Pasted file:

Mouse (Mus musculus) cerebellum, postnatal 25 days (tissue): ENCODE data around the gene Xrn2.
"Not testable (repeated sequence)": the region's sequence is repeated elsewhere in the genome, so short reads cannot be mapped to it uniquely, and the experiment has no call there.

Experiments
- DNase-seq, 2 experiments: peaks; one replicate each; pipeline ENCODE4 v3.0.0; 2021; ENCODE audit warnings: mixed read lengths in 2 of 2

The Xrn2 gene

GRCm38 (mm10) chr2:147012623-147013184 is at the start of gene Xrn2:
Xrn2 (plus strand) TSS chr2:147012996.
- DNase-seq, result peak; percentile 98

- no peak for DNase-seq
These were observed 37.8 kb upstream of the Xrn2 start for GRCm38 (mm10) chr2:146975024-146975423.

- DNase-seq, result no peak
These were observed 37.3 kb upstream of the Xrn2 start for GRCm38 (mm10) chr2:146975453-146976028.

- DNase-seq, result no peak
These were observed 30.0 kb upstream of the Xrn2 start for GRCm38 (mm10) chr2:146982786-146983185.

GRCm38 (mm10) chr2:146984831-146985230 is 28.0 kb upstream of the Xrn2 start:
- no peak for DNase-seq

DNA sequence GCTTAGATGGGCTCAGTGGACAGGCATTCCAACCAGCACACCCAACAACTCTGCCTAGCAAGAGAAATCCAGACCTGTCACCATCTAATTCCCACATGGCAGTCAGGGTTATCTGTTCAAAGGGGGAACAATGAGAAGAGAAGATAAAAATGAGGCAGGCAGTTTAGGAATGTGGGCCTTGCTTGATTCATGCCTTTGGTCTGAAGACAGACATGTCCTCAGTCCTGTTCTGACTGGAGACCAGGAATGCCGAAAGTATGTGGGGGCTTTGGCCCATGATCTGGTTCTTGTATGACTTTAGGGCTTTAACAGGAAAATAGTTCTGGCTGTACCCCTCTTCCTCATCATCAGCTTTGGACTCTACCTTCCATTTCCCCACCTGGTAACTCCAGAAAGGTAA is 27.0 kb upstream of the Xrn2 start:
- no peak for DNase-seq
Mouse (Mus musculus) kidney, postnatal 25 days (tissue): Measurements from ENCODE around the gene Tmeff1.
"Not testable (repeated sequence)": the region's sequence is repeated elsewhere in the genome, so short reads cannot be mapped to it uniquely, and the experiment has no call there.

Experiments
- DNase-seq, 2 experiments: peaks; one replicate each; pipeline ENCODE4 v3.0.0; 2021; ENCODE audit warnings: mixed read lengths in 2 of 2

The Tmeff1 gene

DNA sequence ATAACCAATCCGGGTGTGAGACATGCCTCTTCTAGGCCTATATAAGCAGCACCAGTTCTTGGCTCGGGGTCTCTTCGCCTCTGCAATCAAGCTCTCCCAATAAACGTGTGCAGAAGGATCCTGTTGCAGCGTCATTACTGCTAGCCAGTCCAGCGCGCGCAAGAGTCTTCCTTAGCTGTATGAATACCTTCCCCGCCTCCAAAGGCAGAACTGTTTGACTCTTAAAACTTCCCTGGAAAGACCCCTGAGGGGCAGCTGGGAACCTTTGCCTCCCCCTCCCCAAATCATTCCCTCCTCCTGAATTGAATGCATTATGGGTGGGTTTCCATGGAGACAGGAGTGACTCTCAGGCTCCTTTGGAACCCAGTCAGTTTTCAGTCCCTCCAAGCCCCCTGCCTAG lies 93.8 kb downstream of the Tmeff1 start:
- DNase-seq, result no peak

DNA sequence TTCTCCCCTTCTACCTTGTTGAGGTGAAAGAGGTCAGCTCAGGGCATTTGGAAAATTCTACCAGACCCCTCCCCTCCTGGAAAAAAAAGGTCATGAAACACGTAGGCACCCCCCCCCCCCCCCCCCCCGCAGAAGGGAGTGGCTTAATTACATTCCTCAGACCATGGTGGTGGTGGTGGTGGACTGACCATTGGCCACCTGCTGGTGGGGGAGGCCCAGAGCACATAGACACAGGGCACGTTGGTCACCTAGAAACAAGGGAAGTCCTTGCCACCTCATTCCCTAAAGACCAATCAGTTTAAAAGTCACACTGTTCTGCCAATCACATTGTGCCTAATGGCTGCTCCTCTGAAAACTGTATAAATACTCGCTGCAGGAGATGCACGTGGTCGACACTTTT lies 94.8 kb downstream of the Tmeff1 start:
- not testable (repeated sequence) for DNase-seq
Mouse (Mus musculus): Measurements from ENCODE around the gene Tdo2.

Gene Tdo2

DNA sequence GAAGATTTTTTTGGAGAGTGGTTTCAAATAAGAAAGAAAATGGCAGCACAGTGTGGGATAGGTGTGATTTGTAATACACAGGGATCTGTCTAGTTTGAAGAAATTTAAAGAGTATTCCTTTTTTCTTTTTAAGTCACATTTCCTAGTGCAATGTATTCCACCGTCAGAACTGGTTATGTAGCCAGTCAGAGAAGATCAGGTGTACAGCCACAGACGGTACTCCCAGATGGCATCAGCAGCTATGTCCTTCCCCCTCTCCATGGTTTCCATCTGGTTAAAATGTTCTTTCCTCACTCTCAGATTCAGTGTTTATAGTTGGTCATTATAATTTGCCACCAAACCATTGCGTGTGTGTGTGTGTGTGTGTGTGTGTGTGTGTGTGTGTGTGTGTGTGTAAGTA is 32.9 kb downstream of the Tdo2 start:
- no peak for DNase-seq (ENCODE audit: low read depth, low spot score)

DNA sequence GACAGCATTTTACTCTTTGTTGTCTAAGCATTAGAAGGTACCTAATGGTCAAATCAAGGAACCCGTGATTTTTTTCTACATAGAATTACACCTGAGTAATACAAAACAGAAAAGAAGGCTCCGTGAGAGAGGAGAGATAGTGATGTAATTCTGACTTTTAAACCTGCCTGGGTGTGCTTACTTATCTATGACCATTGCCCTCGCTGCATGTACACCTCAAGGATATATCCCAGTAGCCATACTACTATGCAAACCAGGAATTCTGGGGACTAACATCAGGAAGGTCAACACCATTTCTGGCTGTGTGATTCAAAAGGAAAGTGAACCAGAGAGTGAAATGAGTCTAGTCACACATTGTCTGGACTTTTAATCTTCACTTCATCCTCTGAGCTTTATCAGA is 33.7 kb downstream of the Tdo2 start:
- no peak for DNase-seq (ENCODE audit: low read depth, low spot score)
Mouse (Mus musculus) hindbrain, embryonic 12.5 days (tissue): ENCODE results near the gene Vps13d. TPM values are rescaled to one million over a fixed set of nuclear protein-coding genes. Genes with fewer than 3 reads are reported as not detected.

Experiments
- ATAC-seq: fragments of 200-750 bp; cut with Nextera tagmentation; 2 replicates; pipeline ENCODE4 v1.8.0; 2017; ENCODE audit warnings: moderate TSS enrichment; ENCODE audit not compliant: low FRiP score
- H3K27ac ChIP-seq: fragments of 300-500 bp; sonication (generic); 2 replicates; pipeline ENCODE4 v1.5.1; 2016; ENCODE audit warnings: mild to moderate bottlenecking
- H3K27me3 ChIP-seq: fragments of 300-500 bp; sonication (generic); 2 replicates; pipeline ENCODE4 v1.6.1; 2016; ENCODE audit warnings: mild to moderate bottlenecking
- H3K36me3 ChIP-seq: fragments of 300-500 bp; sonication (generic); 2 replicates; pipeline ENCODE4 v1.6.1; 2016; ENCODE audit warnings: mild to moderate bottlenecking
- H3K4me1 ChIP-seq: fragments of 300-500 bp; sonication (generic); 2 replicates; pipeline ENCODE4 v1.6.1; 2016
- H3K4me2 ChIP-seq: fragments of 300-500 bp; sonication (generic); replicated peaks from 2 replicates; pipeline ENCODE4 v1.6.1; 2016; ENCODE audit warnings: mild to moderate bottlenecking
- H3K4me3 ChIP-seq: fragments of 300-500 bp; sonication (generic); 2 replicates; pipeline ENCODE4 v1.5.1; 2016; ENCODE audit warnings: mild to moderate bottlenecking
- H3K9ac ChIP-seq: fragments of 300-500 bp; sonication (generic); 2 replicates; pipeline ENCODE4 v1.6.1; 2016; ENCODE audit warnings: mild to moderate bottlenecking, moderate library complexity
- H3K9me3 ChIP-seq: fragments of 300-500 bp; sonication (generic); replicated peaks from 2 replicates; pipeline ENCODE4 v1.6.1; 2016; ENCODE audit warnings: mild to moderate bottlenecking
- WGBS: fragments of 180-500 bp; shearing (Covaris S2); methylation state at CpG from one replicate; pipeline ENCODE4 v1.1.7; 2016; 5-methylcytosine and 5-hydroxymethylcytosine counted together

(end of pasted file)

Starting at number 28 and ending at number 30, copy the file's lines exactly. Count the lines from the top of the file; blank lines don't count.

Mouse (Mus musculus): Measurements from ENCODE around the gene Tdo2.

Gene Tdo2

DNA sequence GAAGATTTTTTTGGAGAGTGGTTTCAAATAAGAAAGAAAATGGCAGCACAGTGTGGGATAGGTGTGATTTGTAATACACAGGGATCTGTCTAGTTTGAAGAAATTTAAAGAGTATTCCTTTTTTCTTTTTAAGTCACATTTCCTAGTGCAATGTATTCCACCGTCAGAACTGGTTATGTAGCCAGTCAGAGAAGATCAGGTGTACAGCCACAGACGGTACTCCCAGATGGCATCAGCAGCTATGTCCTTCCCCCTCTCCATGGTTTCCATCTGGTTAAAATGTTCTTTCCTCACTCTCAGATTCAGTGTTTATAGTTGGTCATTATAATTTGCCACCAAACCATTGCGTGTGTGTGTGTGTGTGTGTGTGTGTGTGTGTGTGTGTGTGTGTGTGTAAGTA is 32.9 kb downstream of the Tdo2 start: